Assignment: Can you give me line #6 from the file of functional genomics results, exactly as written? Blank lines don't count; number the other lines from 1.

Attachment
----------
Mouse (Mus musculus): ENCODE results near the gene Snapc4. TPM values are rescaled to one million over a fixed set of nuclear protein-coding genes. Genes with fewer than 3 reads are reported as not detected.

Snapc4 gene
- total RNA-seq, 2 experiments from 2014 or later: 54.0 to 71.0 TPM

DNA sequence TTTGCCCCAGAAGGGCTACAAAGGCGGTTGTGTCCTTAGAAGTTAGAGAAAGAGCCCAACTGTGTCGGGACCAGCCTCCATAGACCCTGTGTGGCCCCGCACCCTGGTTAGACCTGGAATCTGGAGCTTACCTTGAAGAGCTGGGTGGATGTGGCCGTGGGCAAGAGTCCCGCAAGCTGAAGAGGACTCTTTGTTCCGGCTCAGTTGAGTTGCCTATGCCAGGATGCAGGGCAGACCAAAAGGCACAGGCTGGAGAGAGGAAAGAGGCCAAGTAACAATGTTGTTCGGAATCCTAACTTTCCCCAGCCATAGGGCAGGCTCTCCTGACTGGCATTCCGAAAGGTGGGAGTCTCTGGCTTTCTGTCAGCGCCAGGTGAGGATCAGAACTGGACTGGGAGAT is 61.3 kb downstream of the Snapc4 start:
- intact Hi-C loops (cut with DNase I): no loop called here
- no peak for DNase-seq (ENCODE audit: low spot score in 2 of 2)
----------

- no peak for DNase-seq (ENCODE audit: low spot score in 2 of 2)